The Beth Tzedec Congregation’s 12th Annual Jewish Film Festival in Calgary aired an Israeli documentary yesterday about Holocaust survivors who were branded with number tattoos in the Nazi concentration camps. It’s called Numbered. (trailer below).
Israeli Director Dana Doron, who is also a doctor, (she co-directed Numbered with her friend, a well-known Israeli photojournalist named Uriel Sinai), says she was inspired to make the film while working at a hospital in Northern Israel, when an elderly woman came into the ER one day complaining of chest pains. The chest pains turned out to be a ruse; the woman just wanted someone to talk to–someone to tell her story to. Doron noticed the numbers tattooed onto the woman’s arm. She was a Holocaust survivor.
The filmmakers interviewed about 50 survivors for their documentary about what their numbers mean to them: one man played his in the lottery, others chose to have theirs removed. But it’s the children and grandchildren of some of those survivors who have generated the most publicity for the film, because of their controversial decision to brand themselves with the same numbers gouged into the skin of their parents/grandparents. They’ve done so, they say, in remembrance of the tragedy their family members endured, and they believe that getting the tattoos themselves will in some way, honour that tragedy. And ensure that the next generation of Jews “never forgets.” Imitation, however, isn’t always a form of flattery…
In an interview on CBC’s The Current on Tuesday, Doron said that some of the film’s footage that didn’t make the final cut, captures a group of survivors’ horrified reactions when they see one of the tattoos etched fresh into the skin of a young man. It’s easy to see why they were horrified. The numbers were used to dehumanize the Jewish people, and their return, no matter how well-intentioned–is probably offensive to the majority of Holocaust survivors.
Tattoos are also strictly forbidden in Judaism. From the bible:
“You shall not make any cuttings in your flesh for the dead, nor tattoo any marks upon you: I am the LORD.”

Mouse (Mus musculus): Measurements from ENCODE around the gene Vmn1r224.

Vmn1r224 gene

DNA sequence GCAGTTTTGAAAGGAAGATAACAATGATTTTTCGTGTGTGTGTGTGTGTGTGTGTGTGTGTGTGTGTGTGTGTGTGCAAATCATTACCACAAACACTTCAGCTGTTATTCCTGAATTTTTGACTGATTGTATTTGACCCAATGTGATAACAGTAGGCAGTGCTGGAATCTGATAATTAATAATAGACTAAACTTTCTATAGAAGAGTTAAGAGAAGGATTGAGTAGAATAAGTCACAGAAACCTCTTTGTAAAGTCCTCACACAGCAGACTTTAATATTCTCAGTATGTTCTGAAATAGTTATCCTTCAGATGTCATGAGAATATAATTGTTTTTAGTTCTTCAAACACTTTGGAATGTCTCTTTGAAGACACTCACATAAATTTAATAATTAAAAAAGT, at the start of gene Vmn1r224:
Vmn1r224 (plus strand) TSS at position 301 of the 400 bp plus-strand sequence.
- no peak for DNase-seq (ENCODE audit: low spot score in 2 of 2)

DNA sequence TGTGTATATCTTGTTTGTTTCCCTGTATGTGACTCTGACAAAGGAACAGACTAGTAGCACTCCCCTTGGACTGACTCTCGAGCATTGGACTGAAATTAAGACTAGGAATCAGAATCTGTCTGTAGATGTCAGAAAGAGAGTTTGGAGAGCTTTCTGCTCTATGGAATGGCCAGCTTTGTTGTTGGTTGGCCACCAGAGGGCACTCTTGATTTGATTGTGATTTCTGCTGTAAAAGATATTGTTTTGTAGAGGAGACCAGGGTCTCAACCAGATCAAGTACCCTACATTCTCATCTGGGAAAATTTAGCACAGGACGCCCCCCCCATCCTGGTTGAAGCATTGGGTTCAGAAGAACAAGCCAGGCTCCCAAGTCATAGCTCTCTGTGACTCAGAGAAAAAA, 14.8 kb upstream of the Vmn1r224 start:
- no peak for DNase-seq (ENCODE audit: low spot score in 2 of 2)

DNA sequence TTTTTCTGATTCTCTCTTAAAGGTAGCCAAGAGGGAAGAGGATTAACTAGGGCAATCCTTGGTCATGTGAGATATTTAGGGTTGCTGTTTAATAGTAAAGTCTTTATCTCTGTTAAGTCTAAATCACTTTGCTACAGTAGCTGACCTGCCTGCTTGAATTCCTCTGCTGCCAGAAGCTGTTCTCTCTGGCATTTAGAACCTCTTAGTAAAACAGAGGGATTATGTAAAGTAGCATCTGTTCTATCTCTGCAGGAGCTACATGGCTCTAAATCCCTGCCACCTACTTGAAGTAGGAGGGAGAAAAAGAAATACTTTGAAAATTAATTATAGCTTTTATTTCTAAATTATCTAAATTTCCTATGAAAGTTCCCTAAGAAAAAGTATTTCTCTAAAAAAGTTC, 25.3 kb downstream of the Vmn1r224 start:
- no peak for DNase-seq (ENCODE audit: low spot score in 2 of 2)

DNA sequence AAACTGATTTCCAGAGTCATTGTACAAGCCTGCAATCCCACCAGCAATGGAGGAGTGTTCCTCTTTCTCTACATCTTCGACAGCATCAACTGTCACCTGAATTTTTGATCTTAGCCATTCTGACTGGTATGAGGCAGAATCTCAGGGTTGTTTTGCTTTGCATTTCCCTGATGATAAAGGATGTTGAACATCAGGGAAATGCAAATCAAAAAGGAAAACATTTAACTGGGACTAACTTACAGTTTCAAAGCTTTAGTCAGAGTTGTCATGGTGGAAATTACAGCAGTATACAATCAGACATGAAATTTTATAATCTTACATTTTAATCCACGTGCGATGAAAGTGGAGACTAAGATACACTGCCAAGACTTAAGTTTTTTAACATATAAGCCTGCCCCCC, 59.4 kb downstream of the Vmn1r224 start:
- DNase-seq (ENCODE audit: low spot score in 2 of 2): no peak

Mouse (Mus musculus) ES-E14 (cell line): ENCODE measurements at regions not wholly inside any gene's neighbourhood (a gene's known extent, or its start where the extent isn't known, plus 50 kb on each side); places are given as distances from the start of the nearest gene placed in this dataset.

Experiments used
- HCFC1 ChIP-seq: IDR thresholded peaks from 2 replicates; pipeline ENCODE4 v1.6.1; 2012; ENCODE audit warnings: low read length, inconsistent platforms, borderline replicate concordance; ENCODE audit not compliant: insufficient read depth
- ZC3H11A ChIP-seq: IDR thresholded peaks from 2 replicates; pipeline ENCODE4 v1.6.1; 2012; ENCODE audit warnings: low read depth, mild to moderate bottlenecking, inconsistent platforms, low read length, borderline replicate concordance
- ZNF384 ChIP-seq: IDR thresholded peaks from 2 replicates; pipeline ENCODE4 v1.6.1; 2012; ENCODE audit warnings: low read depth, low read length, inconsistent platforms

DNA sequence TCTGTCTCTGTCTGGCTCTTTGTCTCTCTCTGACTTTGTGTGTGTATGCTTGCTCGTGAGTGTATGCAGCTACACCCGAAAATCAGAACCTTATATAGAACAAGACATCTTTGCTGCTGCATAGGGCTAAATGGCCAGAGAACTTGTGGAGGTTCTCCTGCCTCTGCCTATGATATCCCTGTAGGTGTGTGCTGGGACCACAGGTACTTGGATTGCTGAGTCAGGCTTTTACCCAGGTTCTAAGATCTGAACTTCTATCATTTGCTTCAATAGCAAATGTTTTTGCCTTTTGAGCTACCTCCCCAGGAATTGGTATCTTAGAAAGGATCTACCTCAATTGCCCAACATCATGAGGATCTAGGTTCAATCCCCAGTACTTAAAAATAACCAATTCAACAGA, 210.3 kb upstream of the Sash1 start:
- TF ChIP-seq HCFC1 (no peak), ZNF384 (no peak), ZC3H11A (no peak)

Baruch S. Davidson, writing for chabad.org, argues that God forbids tattoos for three reasons:
1. It was common for pagan worshippers to tattoo themselves in honour of whatever particular deity they worshipped, and Jews weren’t and aren’t supposed to do anything that pagans do. “On many occasions the Torah forbids practices that emulate pagan customs,” he writes, “considering that following their traditions is the first step towards ascribing to their idolatrous beliefs.”
2. Circumcision is apparently the only body modification a man needs. “The covenant of circumcision is unique in its being a sign in our bodies of our relationship with G‑d,” Davidson writes. (some relationship). “Making other signs in one’s body would weaken and cheapen this special sign.”
3. “The human body is G‑d’s creation, and it is therefore unbefitting to mutilate G‑d’s handiwork,” he writes. “It is especially unbefitting for members of G‑d’s chosen nation to mutilate their bodies.”
It’s number 3 that solidifies for me, what is so fundamentally weird, and wrong about getting your own Auschwitz ink. God’s “chosen” people (my people too) may have been forbidden to mutilate their bodies, but history shows that the only thing they’ve been chosen for is exactly that: the systematic mutilation of their bodies, at the hands of the Egyptians, the Spanish, the Nazis, etc. Holocaust tattoos are scars of that mutilation, and there’s something bizarre and frankly, disgusting, about reapproprating another person’s scar. Especially when it’s linked to an experience that is–fortunately–worlds away from your own.
Or as Jonathan S. Tobin writes on the subject in Commentary Magazine:
“Drawing a number on your skin may have meaning to individuals (or, as in one case, serve as a reminder to a young man to call his grandfather) but Jewish identity can’t be rooted in a vain attempt to relive a tragic past. Judaism is an affirmation of life not death. Seen in that light, the attempt by some secular Jews to grab onto a symbol of the slaughter as a way to connect with the past seems more like a futile provocation than a method of perpetuating the memory of this great tragedy.”
Tobin is right. It is a provocation. Worse: it’s a talking piece. Imagine the exchange between a survivor’s freshly tattooed grandson and a girl at a party. Girl: “Cool tattoo. What is it?” Guy: “Oh it’s my bubie’s numbers from Auschwitz. I thought it would be a good way to remember what she went through.” Girl: “Cool. Can I touch it?”
I understand and know the impulse to remember, but I think we can come up with something better–and already have— than the cheap and provocative re-imagining of an atrocity we’ll never understand.
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